In conjunction with the United States Drug Enforcement Agency’s National Prescription Drug Tack-Back initiative, Jackson County Sheriff's Office has announced the addition of a prescription drug drop box located in the front lobby of the Sheriff’s Office.
The drop box, which was provided by a grant through The National Association of Drug Diversion Investigators (NADDI), will first be open to the public during the National Prescription Drug Tack Back weekend beginning Oct. 28. The drop box is intended to aid the community in legally and safely disposing of unwanted prescription drugs to ensure a safer home and cleaner environment for all citizens.
Citizens wanting to utilize the drop box are able to go to the Sheriff’s Office during regular business hours and dispose of any unwanted prescriptions without having to disclose any information about themselves or the medication.
According to Anna Lippard, member of the Healthy Carolinians of Jackson County’s substance abuse action team, a permanent location to dispose of unused medication is essential to ensure the safety of all citizens. “The drop box gives people the opportunity, instead of just once a year, to dispose of unwanted medications at any time,” noted Lippard.
The drop box is only one of the locations available on Oct. 28 and 29 for citizens to dispose of unwanted prescription drugs. Citizens may also bring unwanted medications to drop off locations at the Ingles of Sylva, Ingles of Cashiers, Food Lion Shopping Center in Cherokee, and information booth on Western Carolina University’s Campus. On Saturday, locations will be available from 2 to 8 p.m. and on Sunday from 8 a.m. to 3 p.m. Both locations will be handled by the Jackson County Sheriff’s Office and will offer citizens the opportunity to anonymously deposit unwanted medications.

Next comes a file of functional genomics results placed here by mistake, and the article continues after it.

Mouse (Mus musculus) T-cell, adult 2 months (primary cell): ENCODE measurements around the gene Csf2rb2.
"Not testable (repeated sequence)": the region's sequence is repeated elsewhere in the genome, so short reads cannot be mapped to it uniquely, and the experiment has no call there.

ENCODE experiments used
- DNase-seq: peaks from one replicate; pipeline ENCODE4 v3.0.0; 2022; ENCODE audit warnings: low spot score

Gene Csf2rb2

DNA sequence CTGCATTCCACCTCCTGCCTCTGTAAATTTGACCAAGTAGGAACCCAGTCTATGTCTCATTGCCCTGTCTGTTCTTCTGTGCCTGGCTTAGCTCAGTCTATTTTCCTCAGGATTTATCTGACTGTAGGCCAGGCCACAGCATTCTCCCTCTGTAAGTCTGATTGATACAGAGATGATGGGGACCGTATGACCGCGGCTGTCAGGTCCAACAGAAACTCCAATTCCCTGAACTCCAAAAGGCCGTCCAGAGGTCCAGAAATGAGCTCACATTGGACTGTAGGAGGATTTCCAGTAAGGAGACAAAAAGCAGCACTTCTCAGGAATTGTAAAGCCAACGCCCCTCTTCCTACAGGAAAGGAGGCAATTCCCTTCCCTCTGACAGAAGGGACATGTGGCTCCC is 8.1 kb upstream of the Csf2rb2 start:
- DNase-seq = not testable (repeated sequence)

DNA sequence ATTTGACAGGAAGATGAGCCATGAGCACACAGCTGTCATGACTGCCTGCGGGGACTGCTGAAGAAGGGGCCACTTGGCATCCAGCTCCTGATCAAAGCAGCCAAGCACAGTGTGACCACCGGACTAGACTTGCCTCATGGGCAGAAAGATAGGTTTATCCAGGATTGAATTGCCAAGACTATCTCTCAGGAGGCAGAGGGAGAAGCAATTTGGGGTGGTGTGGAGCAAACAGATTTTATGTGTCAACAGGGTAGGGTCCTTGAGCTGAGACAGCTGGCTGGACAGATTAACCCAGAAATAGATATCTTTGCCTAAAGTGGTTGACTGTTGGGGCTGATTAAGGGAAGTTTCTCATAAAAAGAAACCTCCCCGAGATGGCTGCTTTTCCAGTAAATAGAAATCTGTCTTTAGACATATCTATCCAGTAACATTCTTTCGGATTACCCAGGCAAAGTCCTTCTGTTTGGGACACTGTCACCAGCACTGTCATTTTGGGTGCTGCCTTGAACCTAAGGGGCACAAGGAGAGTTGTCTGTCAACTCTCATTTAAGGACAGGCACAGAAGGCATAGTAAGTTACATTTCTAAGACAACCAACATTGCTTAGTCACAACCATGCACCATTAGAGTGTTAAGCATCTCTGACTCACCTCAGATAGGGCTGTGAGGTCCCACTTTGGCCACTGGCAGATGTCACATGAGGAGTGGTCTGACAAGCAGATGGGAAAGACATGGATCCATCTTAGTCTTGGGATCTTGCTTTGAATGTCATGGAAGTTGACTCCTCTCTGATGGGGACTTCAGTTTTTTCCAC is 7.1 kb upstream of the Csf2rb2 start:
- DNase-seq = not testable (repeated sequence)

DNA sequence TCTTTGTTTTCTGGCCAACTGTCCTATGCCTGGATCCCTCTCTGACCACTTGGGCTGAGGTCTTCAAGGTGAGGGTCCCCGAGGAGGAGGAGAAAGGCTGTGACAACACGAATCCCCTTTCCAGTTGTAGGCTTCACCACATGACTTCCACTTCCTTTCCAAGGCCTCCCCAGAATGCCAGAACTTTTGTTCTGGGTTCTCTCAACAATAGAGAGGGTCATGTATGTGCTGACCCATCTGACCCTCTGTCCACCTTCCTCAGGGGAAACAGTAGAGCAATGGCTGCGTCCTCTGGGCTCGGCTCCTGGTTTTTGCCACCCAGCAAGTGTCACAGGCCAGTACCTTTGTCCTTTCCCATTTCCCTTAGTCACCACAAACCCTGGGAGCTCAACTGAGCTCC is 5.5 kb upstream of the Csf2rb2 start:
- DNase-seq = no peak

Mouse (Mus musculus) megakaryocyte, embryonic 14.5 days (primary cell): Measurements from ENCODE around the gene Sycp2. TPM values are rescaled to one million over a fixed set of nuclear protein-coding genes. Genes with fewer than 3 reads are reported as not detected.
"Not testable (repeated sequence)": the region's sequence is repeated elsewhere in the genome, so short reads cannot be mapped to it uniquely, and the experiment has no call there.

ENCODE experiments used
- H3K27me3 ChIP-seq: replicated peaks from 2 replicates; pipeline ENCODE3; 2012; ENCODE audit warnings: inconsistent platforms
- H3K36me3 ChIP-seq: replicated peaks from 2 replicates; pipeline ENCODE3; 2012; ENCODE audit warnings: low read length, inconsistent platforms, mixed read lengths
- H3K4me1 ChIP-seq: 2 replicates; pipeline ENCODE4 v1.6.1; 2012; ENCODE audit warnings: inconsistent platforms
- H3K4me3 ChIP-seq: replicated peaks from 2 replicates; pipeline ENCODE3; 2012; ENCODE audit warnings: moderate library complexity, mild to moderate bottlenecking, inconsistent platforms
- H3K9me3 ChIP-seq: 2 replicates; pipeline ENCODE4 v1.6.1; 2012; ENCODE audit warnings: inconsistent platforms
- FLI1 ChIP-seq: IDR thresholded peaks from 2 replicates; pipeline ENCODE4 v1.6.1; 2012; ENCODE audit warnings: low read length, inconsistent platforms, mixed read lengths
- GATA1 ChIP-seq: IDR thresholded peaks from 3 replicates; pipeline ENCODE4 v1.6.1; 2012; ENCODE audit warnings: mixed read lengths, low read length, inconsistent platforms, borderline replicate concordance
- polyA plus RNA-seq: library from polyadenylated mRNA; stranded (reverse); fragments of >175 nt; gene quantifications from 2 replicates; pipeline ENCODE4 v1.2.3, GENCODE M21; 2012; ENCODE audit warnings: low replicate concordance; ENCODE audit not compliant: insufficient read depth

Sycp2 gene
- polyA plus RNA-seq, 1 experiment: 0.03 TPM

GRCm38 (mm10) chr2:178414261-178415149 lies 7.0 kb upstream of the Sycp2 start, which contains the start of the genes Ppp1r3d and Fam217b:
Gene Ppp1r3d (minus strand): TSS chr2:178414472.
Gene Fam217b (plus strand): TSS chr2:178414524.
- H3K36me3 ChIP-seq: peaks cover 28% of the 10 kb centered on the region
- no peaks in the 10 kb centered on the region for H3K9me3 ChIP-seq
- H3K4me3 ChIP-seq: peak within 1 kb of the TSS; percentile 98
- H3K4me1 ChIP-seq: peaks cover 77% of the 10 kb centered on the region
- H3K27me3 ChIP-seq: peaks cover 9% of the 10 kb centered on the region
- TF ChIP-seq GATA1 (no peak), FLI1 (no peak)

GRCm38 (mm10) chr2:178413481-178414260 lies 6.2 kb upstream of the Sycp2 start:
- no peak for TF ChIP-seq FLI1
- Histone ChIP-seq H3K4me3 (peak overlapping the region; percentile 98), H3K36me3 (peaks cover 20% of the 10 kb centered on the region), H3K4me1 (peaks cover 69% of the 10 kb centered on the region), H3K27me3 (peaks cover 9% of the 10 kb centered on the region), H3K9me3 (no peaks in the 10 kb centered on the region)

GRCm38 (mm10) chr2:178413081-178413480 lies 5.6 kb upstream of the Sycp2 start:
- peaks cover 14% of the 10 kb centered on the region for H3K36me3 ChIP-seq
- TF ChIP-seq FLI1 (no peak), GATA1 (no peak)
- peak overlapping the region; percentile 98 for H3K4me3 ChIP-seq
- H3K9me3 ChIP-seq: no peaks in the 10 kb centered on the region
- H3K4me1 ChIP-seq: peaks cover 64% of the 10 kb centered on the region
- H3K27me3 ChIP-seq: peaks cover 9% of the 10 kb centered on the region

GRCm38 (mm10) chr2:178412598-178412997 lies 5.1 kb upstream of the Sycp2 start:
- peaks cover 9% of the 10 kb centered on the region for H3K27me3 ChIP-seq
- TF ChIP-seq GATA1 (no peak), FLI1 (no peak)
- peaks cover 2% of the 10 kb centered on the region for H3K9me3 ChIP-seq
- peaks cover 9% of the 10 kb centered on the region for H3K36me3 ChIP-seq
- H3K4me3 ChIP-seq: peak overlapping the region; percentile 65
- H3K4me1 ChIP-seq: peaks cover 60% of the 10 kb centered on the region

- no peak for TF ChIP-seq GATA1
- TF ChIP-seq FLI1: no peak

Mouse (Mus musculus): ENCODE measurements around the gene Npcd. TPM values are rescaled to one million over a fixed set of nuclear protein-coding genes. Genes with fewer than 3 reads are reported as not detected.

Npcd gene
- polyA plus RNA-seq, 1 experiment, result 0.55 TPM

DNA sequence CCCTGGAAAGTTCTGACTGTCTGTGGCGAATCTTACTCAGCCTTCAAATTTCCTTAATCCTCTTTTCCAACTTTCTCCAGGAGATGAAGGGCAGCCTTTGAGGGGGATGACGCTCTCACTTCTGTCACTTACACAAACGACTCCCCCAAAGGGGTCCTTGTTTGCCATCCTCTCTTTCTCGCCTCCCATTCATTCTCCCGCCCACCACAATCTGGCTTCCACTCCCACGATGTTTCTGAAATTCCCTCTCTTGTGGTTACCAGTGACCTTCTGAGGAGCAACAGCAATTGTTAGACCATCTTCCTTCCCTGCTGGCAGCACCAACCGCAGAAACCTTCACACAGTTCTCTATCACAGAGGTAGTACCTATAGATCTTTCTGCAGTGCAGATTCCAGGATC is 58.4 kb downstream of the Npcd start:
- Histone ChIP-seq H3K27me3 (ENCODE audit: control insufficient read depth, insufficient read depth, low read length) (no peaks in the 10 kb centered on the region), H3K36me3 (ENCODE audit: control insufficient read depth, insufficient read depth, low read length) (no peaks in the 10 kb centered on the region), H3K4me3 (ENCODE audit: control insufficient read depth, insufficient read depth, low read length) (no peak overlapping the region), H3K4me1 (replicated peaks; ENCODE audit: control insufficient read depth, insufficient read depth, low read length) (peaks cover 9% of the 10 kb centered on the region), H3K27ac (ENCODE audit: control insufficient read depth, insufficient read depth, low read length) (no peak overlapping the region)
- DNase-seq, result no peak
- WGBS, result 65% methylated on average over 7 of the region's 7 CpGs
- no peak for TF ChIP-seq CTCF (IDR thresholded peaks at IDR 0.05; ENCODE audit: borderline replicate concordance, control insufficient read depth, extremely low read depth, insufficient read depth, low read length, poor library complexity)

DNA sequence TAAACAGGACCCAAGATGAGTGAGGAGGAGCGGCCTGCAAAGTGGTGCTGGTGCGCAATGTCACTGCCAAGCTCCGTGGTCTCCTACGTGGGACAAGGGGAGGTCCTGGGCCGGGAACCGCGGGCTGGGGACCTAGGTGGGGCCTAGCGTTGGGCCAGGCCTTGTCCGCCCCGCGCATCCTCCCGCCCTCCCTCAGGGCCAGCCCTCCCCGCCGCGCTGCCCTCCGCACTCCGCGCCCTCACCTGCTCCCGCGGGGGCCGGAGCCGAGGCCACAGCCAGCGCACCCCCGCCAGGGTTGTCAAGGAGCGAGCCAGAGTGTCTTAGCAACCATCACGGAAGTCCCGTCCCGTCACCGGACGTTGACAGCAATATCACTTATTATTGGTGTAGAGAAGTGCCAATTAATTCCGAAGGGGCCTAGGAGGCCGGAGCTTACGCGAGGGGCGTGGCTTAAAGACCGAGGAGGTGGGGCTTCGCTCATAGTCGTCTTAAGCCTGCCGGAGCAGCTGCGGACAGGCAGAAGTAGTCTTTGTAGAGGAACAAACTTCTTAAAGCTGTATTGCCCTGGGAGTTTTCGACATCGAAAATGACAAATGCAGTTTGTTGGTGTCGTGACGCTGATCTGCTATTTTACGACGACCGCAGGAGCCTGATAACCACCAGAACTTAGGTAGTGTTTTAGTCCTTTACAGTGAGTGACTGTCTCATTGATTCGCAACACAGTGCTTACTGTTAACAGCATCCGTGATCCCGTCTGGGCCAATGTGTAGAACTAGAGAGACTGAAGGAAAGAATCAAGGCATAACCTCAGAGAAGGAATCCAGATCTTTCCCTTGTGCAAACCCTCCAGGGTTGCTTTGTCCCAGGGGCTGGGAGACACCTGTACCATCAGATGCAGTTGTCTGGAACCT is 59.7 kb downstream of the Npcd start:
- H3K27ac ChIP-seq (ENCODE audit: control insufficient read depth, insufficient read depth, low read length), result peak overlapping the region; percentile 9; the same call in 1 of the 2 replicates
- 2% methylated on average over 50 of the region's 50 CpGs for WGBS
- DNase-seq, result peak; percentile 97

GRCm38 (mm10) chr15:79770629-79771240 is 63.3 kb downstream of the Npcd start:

“Prescription drug abuse is a growing problem, not just for young people, but for people of all ages,” explained Lippard. “These take-back events are so important because they allow people to bring extra medicine to officials who can dispose of the medicines safely.” Lippard explained that studies have shown that although flushing extra medication down the toilet may dispose of the drug, it presents environment safety concerns, which is another reason the take-backs are important. All the medication that is collected is sent to the Drug Enforcement Agency to be properly destroyed.
Macon County is joining the initiative and will hold drop off locations at Main Street Pharmacy and Highlands Pharmacy located in Highlands, and the Walmart and Kmart parking lots in Franklin. Locations in Macon County will be opened on Saturday from 10 a.m. to 2 p.m.
The National Prescription Drug Take-Back initiative was established to address vital public safety and public health issues. Medicines that languish in home cabinets are highly susceptible to diversion, misuse, and abuse. The prescription drug abuse rates in the U.S. are extremely high, as are the number of accidental poisonings and overdoses due to the misuse of these drugs. Studies have shown that the majority of abused prescription drugs are often obtained from family and friends.
Operation Medicine Drop will be joining with the U.S. Drug Enforcement Agency to monitor and organize events for the Take-Back weekend. Operation Medicine Drop is a partnership of Safe Kids North Carolina, the Riverkeepers of North Carolina, Community Anti-Drug Coalitions of North Carolina and local law enforcement agencies. Operation Medicine Drop holds an annual prescription take-back week during Poison Prevention Week which occurs during the fourth week in March.